The Team

Quinn Perrott

Co-CEO

Quinn is co-CEO and founder of TRAction focuses on assisting clients in Europe, Asia and Australia to meet their regulatory requirements with trade and transaction reporting solutions as well as development of the best execution platform.

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Sophie Gerber

Co-CEO

Sophie works in our Sydney office. She is co-CEO and founder of TRAction and focuses on assisting clients in Australia, Europe and Asia to meet their regulatory requirements with trade and transaction reporting solutions as well as development of the best execution platform.

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Emma Ladlow

Regulatory Reporting Manager

Emma works in our Sydney office. At TRAction, she works on implementing changes to regulations, improving and expanding our regulatory reporting services and helping with new business initiatives.

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Martin Kloosterman

Head of Operations

Martin works in our Sydney office. At TRAction, he assists our clients with data extraction, conversion and enrichment.

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Justin Blake

Senior Developer

Justin works in our Sydney office. At TRAction, he assists our clients in establishing and maintaining methods of fulfilling their reporting requirements as smoothly as possible.

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Nahid Tahmasebi

Developer

Nahid works in our Sydney office. At TRAction, she works on implementation and maintenance of data operations tasks.

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Leo Li

Developer

Leo works in our Sydney office. At TRAction, he assists our clients with data extraction and processing.

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Russell Nethercot

Relationship Manager

Russell works in our London office. At TRAction, he provides operational support to the processing team alongside working on developing new relationships and improving the experience for existing clients.

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Tom Flack

Transaction Reporting Officer

Tom works in our London office. At TRAction, he ensures all transaction reporting for our European clients, for both EMIR and MiFIR, is completed in accordance with regulatory requirements.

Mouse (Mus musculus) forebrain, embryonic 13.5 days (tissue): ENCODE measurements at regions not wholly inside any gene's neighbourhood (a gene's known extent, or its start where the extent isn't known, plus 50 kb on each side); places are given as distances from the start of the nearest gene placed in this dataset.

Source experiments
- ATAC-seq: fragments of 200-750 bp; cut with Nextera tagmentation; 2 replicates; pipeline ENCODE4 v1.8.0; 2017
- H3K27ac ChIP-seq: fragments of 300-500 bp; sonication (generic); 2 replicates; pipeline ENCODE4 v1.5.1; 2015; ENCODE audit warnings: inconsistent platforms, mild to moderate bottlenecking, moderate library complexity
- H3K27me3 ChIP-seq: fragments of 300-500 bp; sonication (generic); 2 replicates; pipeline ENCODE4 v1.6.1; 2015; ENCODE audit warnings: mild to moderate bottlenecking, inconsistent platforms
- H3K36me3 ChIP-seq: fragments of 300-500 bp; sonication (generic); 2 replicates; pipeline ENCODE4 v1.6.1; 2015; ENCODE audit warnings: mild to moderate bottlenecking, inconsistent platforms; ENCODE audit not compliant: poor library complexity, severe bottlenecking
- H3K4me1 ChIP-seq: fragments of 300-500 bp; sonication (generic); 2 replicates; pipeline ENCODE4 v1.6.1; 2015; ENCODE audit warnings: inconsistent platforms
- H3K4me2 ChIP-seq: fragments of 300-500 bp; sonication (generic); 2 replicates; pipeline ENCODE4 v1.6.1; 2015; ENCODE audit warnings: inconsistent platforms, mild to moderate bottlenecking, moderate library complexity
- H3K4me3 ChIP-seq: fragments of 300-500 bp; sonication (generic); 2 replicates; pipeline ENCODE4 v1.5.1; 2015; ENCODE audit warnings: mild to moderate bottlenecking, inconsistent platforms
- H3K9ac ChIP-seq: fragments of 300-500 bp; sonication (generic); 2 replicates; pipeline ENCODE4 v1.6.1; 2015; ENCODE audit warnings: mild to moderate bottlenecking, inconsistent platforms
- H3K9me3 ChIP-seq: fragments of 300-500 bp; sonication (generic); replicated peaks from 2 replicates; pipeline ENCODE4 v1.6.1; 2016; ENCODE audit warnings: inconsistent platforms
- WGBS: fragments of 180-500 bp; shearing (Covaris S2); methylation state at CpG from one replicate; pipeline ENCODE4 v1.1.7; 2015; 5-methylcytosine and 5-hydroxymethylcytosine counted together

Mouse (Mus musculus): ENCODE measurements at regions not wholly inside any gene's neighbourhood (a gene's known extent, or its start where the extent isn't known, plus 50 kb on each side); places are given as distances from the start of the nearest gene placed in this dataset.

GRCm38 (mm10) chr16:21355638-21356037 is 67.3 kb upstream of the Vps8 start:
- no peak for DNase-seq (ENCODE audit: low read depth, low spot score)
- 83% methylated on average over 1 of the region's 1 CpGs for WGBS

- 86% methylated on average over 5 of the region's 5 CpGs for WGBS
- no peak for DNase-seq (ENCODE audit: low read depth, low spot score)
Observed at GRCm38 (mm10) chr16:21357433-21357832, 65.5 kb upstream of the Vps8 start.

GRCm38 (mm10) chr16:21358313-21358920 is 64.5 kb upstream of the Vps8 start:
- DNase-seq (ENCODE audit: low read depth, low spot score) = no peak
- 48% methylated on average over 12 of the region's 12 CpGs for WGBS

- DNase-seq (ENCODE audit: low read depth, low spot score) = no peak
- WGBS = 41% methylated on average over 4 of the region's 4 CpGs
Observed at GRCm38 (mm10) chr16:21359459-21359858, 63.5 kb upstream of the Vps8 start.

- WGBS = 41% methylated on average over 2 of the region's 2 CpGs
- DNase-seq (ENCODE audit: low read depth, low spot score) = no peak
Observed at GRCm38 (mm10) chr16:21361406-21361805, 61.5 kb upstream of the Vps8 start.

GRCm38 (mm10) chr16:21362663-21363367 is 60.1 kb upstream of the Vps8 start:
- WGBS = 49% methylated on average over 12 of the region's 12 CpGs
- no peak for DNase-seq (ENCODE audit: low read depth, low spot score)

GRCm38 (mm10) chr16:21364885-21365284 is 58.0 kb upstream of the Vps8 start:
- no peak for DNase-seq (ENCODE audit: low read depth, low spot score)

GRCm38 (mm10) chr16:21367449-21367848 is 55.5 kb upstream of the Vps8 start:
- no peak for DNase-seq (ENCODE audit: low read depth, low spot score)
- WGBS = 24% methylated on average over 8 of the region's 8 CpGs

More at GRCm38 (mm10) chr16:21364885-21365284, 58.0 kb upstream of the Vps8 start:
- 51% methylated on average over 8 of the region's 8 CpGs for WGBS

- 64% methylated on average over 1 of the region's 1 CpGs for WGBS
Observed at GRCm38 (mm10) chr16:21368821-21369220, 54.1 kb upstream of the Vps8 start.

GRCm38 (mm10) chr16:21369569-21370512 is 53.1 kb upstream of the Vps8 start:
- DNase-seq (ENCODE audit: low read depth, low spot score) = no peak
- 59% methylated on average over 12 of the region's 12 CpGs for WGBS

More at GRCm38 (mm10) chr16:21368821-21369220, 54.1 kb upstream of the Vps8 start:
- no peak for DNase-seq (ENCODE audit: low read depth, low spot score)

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Jasleen Kaur

Customer Support Officer

Jasleen works in our Sydney office. At TRAction, she is responsible for daily processing of client data and liaising with them to ensure this runs smoothly.

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Angela Yang

Client Engagement Manager & Legal Counsel

Angela works in our Sydney office. At TRAction Fintech, she provides regulatory support to our clients, monitors worldwide regulatory changes relating to trade and transaction reporting, and assists with business development and client onboarding.

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Mariana Trindade

Administration Assistant

Mariana works in our Sydney office. At TRAction, she assists with all marketing, finance and general administration as well as office management.

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Know More

Information

Information on specified transactions in financial instruments is required to be reported to regulators in many regions around the world.  Compliance with trade reporting regimes can result in costs and resource expenditure for firms. TRAction Fintech was founded to reduce the compliance burden by taking care of your trade reporting.

The requirements vary by jurisdiction and the following information may need to be reported:

  • The type of financial instrument (e.g. derivative, bond)
  • The counterparties to the trade
  • Any intra-day modifications
  • Legal Entity Identifier (“LEI”) and transaction and product identifiers

The data needs to be reported to the relevant regulator through a Trade Repository (“TR”) or other body nominated by the regulator.

The Objectives of Trade Reporting Requirements for OTC derivatives

The overarching objectives of the regulatory trade reporting requirements for financial products are to:

  • Enhance the transparency of trade information available to relevant authorities and the public.
  • Promote financial stability.
  • Support the detection and prevention of market abuse.

The Markets in Financial Instruments Directive (“MiFID II”) and its related regulation the Markets in Financial Instruments Regulation (“MiFIR”) is European legislation which covers reporting requirements for monitoring and market abuse purposes.  The reporting regime in MiFIR effectively covers many financial instrument transactions in Europe.  MiFIR requires transactions to be reported to an Approved Reporting Mechanism (“ARM”) and has 65 information fields which need to be populated.